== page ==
There are questions about Fred Couples right now that not even Fred Couples can answer: questions about his back, his career, his life and his place in golf history. Not that he ever wanted a place in golf history. So when he arrived for the 77th PGA Championship last week at Riviera Country Club as a supporting actor on the Hollywood stage he once owned, a part of him liked his new role. Judging by the look on his face and his get-me-out-of-here attitude, the limelight had the feel of acid rain.
But like it or not, Couples is back in the limelight. On Monday captain Lanny Wadkins made Couples a wild-card selection to the U.S. Ryder Cup team. And with good reason. When healthy, Couples is one of the top five players in the world, and at Riviera he appeared to .be healthy and mentally recharged. A final-round 66 helped convince Wadkins that Couples was ready, and the Ryder Cup invitation was extended by telephone. "I think it's the most I've heard Fred talk," Wadkins said. "I couldn't get him off the phone."
Talk about turnarounds. When Couples skipped the British Open last month at St. Andrews, there was speculation that his latest back injury was career-threatening. Six weeks earlier Couples had sent a strong message himself when, during the Kemper Open, he indicated he was considering a five-year vacation from tournament golf. "I'd only be 40 or 41," he said. "For me to come out and make $6,000 every week, it's just not fun. I could take five years off and make $100,000 in a week if I'm healthy. I refuse to go out there and embarrass myself."
The following week, at the U.S. Open, Couples missed his third consecutive cut for the first time since 1990. He snapped at Jay Haas in the Shinnecock Hills locker room and threatened to fire caddie Joe LaCava. The outbursts were uncharacteristic of the easygoing Couples, who counts Haas and LaCava among his best friends. "If he wants to throw some heat at me, that's fine. It's part of the job," says LaCava. "The thing that bothers him the most is playing bad golf. But I don't blame it on bad golf. I blame it on a bad back."
The only person who got through to Couples was Tawnya Dodd, the woman he lives with in the north Dallas suburb of Piano. They have been together for almost three years, since Couples separated from his wife, Deborah. "I give her a lot of credit," says Couples. "If I don't play good golf, I'm miserable. But if it wasn't for her, I'd probably go bananas."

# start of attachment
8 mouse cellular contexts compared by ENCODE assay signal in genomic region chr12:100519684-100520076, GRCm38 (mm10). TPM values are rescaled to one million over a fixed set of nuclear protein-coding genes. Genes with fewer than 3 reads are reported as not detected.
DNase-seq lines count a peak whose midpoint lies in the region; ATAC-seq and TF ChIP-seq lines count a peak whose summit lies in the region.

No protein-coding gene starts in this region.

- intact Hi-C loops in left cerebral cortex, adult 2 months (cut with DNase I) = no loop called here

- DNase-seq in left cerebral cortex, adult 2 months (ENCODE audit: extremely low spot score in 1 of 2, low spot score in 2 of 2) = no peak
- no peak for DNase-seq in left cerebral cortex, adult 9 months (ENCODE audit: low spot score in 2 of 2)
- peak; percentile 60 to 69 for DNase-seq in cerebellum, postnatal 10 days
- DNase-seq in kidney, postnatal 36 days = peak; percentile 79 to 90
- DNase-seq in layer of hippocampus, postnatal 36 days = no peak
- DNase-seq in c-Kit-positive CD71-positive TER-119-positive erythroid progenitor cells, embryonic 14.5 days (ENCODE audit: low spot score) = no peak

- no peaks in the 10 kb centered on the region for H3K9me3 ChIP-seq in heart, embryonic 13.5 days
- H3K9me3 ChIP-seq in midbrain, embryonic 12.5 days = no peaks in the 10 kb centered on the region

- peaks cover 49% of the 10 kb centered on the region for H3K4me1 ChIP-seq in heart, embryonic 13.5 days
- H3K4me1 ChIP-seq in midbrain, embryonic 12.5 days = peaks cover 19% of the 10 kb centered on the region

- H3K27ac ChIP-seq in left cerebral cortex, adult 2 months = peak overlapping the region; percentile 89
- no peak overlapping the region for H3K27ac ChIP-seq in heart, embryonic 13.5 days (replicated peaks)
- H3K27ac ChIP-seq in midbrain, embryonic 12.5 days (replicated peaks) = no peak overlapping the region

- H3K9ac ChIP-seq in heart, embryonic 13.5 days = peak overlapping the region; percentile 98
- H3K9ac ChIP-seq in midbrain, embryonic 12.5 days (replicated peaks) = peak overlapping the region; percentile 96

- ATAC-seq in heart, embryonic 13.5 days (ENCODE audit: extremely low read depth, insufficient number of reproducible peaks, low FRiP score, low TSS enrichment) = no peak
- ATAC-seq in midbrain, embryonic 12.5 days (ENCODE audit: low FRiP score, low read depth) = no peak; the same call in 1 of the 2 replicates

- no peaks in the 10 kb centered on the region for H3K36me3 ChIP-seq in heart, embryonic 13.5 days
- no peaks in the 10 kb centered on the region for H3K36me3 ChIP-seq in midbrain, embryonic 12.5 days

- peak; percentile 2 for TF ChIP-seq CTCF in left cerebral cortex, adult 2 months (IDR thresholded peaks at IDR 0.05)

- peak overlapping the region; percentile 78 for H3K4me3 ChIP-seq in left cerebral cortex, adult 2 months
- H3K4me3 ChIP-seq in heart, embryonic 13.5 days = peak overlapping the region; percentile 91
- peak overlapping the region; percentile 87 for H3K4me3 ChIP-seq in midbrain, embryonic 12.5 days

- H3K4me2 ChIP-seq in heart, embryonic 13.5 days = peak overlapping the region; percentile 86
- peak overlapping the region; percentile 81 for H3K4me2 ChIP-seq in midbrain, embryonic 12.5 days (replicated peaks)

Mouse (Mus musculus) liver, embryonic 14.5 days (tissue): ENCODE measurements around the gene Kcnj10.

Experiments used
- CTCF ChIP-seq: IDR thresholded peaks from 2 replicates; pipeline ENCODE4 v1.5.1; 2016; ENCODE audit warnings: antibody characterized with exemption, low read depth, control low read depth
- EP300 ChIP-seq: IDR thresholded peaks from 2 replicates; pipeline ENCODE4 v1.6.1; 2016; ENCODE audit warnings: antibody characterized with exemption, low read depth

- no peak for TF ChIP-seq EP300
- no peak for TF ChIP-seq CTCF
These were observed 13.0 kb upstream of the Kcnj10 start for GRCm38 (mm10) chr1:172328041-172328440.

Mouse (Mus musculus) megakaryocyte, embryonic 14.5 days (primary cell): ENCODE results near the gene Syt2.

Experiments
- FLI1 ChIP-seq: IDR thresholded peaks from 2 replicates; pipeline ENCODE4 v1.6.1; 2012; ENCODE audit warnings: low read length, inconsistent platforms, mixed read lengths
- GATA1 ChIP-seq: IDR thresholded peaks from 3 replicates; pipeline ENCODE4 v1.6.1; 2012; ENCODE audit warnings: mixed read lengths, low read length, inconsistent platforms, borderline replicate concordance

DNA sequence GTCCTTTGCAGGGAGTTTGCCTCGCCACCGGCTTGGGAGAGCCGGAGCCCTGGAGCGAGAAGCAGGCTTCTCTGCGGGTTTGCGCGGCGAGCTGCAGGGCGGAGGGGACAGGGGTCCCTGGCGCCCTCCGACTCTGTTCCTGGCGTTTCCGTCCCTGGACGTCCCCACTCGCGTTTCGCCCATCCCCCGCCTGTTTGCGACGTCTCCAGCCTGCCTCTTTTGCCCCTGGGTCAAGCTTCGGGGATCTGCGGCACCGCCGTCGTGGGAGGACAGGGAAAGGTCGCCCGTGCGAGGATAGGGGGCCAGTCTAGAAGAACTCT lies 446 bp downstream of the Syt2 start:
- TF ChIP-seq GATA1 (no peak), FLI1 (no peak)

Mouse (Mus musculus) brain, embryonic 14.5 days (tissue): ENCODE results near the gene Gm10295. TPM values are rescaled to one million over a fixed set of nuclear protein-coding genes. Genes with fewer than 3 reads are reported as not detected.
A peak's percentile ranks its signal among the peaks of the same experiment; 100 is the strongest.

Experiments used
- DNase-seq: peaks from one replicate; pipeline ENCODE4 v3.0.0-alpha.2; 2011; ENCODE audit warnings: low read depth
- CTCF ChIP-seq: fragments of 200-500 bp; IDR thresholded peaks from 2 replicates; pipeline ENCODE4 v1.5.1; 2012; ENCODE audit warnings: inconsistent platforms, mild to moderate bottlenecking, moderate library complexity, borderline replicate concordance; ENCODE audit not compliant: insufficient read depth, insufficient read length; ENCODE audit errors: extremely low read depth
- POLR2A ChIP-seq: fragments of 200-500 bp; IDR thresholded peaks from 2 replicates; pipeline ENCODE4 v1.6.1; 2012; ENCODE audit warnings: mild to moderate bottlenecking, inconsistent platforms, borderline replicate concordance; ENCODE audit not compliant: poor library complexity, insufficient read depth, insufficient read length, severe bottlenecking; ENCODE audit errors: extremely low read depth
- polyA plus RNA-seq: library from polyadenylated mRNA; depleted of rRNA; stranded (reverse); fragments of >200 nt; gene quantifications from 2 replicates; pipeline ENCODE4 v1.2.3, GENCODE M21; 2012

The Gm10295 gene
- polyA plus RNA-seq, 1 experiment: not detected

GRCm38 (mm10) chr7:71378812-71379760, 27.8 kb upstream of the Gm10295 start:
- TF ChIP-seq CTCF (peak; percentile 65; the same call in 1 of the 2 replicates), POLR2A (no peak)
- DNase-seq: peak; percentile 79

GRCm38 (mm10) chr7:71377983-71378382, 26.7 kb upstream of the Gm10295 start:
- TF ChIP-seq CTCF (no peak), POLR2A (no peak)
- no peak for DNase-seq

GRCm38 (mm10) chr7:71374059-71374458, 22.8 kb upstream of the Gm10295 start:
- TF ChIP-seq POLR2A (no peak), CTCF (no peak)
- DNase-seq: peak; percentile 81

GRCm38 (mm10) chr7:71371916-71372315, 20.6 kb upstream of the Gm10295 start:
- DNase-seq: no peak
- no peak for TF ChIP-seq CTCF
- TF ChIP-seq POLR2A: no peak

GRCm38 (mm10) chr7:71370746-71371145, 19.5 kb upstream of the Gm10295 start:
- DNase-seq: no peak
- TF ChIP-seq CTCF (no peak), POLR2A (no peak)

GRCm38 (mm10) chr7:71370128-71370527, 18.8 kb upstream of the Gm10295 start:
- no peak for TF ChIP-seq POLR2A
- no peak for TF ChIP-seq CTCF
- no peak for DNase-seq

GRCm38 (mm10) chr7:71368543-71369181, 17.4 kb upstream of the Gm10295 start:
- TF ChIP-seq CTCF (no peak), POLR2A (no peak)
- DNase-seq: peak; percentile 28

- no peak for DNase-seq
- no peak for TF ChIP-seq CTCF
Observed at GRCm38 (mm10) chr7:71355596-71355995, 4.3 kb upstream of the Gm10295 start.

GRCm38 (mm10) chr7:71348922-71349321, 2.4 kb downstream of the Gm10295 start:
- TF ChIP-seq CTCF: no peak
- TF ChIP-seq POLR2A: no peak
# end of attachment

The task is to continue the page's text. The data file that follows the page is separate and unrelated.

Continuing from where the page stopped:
A July 12 visit to the Hughston Clinic in Columbus, Ga., changed Couples's outlook and disposition. Physical therapist Tom Boers loosened the tightness in his back during a 45-minute session. And at the Canadian Skins Game last month in Woodbridge, Ont., Couples was back to being his old self. When a photographer suggested that Couples lie on his back with his head propped on his golf bag, he was happy to oblige.
Couples was happy and relaxed because for the first time since the Nissan Open in late February, he could fly fairway bunkers with his trademark high, hard fade. He picked up $90,000 in skins game money, told Tawnya she could buy the patio furniture he had promised her and talked about his frustrations. "I've never been much of a fighter on the course, but I'm not going to play golf and not be competitive," he said. "It bothers me. I'm paired with great players. I watch them hit the ball. I hit it well about every other hole. People say my game looks pretty good, but I'm just getting the ball around. I haven't had the strength to hit the hard fade or the low two-iron. I just swing and hit the ball, and I haven't done that for 15 years. If I have a par-5 I know I can reach in two, I want to hit it as hard as I can. Sometimes I feel great and I do. There are other days when I don't have any strength."
At the Buick Open two weeks ago, Couples had enough strength and confidence to shoot 16 under and finish sixth. He might have won if not for a balky putter. Couples was using a conventional grip for the first time since late 1992, and on Sunday he missed short birdie putts on the 15th and 18th holes to finish two strokes out of a playoff. At Riviera he hit the ball well enough to contend, but his putter let him down again. On Saturday, despite making birdie on the last two holes, he only shot 74. On Sunday he was seven under through 12 holes before slipping with a pair of bogeys. This wasn't the Couples who closed out tournaments in 1992. Maybe it was rust. Maybe he never will be a dominant player again. Maybe a part of him wouldn't mind that.
When Couples ascended to the top of the golf world in 1992, the walls closed in. He won three tournaments in seven weeks, culminating with his first major, the Masters. He won the money title, the Vardon Trophy for the lowest scoring average on Tour and Player of the Year honors. But the only place he felt comfortable was inside the ropes. There nobody could ask for an autograph or an interview. He was just an athlete being an athlete. That's why, when Couples first hurt his back at Doral in 1994, many of his closest friends considered it a blessing. The injury came on the heels of his ugly divorce from Deborah, and it gave him a chance to escape.
As Couples now describes it, life had become a maze. Getting around required going through too many people who wanted a piece of him. Walking from the locker room to the courtesy car became an adventure. There were days when he would practice at another course rather than deal with the demands of stardom at the tournament site. That meant hitting old balls with driving-range stripes rather than new softcover balatas. But to Couples that was bliss. It helped him forget about those times when he would appease apparently every autograph hound, only to hear an overlooked somebody curse him for not having a third hand available as he headed to his car with his arms full.